DSC Blog

  • Home
    Home This is where you can find all the blog posts throughout the site.
  • Categories
    Categories Displays a list of categories from this blog.
  • Tags
    Tags Displays a list of tags that have been used in the blog.
  • Bloggers
    Bloggers Search for your favorite blogger from this site.
  • Archives
    Archives Contains a list of blog posts that were created previously.

As Coaches, few of us are fortunate enough to work with college/professional athletes on a weekly basis. Genetically gifted individuals who are strong, skilled and relatively easy to coach. I refer to this population as ” auto pilot” athletes. Give them direction, demonstration and they can make a bad program look good! In contrast, a young, hyper-mobile teenager whose only experience in a gym was a dodge ball class in high school is quite another story. I am fortunate enough to work with both populations.  I train youth athletes (ages 13-18), and many of my Athletic Development Programs in the summer cater to the college and professional athlete (hockey players). Regardless of training experience, our clients represent our product!  Coaching is an art, and many times the best coaches can get the most accomplished with the least amount of verbal interaction. Below are five ways to enhance “technical proficiency” in the weight room without over coaching.

...
Last modified on

...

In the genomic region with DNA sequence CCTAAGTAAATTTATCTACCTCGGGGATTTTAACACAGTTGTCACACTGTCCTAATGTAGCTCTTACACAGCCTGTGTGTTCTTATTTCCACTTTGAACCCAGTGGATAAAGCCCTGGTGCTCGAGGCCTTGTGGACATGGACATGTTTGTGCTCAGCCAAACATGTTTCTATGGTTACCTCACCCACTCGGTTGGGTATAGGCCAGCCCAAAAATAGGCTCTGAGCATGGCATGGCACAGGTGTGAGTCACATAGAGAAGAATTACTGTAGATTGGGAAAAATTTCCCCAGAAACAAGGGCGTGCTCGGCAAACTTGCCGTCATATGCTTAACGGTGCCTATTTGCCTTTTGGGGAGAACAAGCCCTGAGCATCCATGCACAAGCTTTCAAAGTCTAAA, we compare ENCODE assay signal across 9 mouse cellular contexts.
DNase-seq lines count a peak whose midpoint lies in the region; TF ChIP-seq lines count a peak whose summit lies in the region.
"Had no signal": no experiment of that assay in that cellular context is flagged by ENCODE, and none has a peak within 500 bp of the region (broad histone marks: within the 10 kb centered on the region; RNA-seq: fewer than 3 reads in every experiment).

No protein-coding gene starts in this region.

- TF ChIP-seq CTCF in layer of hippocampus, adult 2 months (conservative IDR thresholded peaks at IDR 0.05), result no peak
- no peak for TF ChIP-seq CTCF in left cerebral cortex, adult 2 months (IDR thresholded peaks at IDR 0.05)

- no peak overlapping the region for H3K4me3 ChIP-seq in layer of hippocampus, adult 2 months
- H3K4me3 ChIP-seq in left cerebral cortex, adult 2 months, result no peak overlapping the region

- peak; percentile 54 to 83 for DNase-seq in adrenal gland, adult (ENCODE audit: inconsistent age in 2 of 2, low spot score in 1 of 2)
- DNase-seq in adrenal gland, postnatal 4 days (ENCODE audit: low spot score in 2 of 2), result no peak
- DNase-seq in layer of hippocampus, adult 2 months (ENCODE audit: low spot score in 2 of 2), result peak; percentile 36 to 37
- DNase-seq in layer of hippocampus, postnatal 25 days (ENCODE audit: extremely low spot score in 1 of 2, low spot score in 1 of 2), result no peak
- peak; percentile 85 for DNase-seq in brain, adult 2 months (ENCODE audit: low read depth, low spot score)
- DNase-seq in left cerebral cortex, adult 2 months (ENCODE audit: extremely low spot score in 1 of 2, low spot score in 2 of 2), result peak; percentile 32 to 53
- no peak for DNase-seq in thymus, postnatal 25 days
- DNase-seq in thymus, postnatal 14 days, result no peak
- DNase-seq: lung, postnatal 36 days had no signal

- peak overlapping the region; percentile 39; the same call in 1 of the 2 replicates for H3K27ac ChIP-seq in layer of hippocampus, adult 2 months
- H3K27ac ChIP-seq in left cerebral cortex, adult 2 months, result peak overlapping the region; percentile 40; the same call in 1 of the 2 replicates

Last modified on

I must admit that as much as I love uni-lateral protocol and the trap bar dead lift, my first love is the hang clean.  I truly believe that this Olympic lift is one of the most beneficial tools in an athletes program.  Why do I like the hang clean so much you may ask, there are several reasons. 

...
Last modified on

Get a large group of athletes’ ages 15-18 in a strength and conditioning facility and you’ll have a testosterone level higher than the sales of Jillian Michael’s new Kettlebell training DVD (hopefully not).   Through my experience-training athletes, this can lead to the “one up” mentality where form and execution are compromised in favor of heavy weights.  The “next biggest plate” philosophy where the athlete thinks, “hey I’ll just add another 25lbs to each side” is a humble lesson that no well-instructed athlete should learn in the presence of an educated coach.  As a coach, I have personally learned this lesson and now consistently remind my athletes of “progressive overload”, five pounds at a time. 

...
Last modified on

I just had the opportunity to read an incredible book that was impossible to put down.  Dan John’s “Never Let Go” was a gem full of information from a coach with decades of experience in program design, application and trial and error experience.  I enjoy learning so much from coaches like this.  Whenever I look for good read, I always look at “suggested readings” from coaches that I respect.  I also look for two variables that I think are important attributes the author must have: experience and application.   Does he/she train athletes’ regularly and what have they learned along the way?  I want to learn from someone that doesn’t sit behind a desk all day.  I also want to learn what not to do through previous experience and mistakes.  I want to learn from the great coaches that have gone before me.  This is the essence of true understanding. 

...
Last modified on
Follow Us